Author Topic: Tomme "Winter 4" - thoughts, critiques?  (Read 364 times)

Offline ArnaudForestier

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Tomme "Winter 4" - thoughts, critiques?
« on: February 24, 2014, 07:53:04 PM »
Staying in tomme and reblochon land, until I get my memory and technique back in order.  Thank you to all of you for all your expertise and generosity.  My catching-up is going well, all due to you. 

Seeking a tomme with a slightly softer, creamier paste, thick rind, strong flavors.  Notes, (mild, balanced) meaty, mushroom, nuttiness, some tang, though the acid as an "accent" or enhancer, and not a "flavor." Long, slow acid curve of at least 12 hours in the mould.

Plan is:

4 gallons whole milk

MA4001 MC in at 1% b.e.
1/8 tsp TA50
1/16 tsp LH100
(or, 1/8 tsp Thermo C.  Not sure about the S. thermophilus in the C - faster, or slower acidifier?)
(also, not sure about using helveticus v. bulgaricus for a lactobacillus, given this isn't a long-aged gruyere, beaufort, etc....4 months expected aging.  Maybe Thermo B a better choice?  Pav?)

either 1/4 tsp PLA or a blend of 1/16 DH, possibly 1/32 KL71 as well, 1/16 Geo 13
1/8 tsp mycodore
1/16 tsp MVA

-cut at 1/2", or 3/8" and 4X floc multiplier

-washed curd

2% morge of PLA (or made up blend) + Mycodore + MVA

-55F, 90% RH
-Gently wash daily until evidence of yeast, sticky rind, expected about a week (this, or dip for two days, and wash every few days, also likely a week?)?

-leave alone, allow thick mould growth until needs to be brushed back or patted down.

keep this going, to terminal affinage, an expected 4 months or so.


Many thanks,


Edit:  "Buttery" is definitely a quality I'd like to see, too, but don't want to confuse the blends with more adjuncts, such as LBC 80/81 or MD 89, etc.  Pav, somewhere I saw your comment on allowing tommes to be, no beaufort-style morge washing routine, and thus molds take hold - and lend a buttery quality.  Can you go into this a bit?  Do molds aid diacetyl development?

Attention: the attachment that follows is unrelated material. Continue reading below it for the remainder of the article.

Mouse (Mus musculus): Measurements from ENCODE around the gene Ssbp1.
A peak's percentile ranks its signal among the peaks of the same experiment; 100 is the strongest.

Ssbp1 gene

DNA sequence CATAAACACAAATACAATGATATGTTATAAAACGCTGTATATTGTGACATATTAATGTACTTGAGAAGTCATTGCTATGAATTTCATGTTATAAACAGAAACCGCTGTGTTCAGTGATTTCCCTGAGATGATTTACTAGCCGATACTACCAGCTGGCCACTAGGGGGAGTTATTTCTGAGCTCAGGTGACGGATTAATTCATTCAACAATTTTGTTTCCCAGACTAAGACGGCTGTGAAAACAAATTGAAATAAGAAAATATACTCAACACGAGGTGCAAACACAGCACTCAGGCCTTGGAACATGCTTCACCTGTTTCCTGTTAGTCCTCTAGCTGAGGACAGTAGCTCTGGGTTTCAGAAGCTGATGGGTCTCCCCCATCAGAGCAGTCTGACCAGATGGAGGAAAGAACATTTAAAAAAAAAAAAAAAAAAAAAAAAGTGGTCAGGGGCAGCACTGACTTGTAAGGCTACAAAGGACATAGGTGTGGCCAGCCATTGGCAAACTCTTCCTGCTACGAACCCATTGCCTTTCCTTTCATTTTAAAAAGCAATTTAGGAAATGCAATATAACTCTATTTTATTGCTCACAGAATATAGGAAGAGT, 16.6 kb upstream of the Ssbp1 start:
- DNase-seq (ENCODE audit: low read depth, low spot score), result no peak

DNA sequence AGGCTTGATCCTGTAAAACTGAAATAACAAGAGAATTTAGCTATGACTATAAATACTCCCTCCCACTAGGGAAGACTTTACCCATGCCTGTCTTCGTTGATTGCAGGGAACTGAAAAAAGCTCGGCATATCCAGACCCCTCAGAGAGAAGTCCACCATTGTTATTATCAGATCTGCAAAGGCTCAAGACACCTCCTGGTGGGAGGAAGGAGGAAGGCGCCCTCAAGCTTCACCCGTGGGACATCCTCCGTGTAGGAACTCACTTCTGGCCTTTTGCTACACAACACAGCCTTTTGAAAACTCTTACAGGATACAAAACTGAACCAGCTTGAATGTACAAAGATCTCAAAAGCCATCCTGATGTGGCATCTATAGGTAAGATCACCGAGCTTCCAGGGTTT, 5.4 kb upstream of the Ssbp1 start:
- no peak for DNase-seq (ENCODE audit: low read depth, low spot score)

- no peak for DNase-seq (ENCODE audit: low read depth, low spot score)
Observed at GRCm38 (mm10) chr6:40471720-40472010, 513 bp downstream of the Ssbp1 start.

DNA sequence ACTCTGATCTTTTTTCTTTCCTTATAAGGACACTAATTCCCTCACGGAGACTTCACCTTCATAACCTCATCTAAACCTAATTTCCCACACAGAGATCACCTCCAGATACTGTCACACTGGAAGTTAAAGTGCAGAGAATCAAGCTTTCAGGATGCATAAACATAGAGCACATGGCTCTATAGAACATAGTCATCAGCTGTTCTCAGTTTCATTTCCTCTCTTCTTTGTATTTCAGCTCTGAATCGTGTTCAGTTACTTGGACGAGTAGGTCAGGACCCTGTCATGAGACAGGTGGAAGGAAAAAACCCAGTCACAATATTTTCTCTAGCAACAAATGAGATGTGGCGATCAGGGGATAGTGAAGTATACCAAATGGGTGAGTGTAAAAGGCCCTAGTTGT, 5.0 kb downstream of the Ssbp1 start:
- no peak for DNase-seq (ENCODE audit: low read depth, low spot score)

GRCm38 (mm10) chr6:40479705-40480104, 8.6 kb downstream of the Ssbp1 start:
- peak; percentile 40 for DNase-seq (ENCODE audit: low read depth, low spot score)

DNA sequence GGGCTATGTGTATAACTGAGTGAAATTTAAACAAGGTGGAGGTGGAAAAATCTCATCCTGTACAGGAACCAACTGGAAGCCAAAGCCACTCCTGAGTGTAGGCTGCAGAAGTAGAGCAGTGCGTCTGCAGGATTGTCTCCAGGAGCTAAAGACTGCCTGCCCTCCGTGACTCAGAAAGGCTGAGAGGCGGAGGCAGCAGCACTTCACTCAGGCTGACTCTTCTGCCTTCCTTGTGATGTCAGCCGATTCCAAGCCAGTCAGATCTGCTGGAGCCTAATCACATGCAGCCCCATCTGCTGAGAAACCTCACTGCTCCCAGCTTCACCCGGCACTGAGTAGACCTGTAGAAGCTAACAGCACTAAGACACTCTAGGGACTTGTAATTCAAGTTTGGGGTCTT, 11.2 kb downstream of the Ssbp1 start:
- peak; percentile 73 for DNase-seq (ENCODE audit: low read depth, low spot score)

And, a question I asked elsewhere but it probably got buried.  Mycodore is referred to as both a yeast and a mold.  Is it one or the other, or both, depending on environmental factors? If only using mycodore in your tomme, is this your central mold?  Or is it a yeast, setting the stage like other yeasts, geo - and the mould is autochthnous, and hopefully desired?
« Last Edit: February 24, 2014, 08:53:42 PM by ArnaudForestier »
- Paul

Offline Boofer

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Re: Tomme "Winter 4" - thoughts, critiques?
« Reply #1 on: February 25, 2014, 09:14:56 AM »
the mould is autochthnous, and hopefully desired?
Boy, Paul, had to google that one. ;)

The direction for this make seems promising. It encourages me to get back to a Tomme, which I haven't done in ages.

Let's ferment something!
Bread, beer, wine,'s all good.

Offline ArnaudForestier

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Re: Tomme "Winter 4" - thoughts, critiques?
« Reply #2 on: February 25, 2014, 09:19:16 AM »
Hahahah, well, Boof, that one comes from our good man Pav - recall him talking to me about it, referencing Beaufort.  If all roads lead to Paris, I find at least most roads lead from....linuxboy.  ;D

Thanks for the encouragement, Boof.  I'm thinking of doing only tommes for awhile - I've forgotten so much of the science, and my technical chops have slipped quite a bit.  Back to school, learning one variable at a time.  Nice to be back, man!
« Last Edit: February 25, 2014, 09:25:07 AM by ArnaudForestier »
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Offline ArnaudForestier

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Re: Tomme "Winter 4" - thoughts, critiques?
« Reply #3 on: February 25, 2014, 11:24:09 AM »
Amended "trial" tommes.  As I mention above, trying one cheese compositional aspect at a time to get a feel again.  For now, moisture content.  Variables include cut size, strike (initial) temperature, cooking temp/time profile, floc target, and floc multiplier.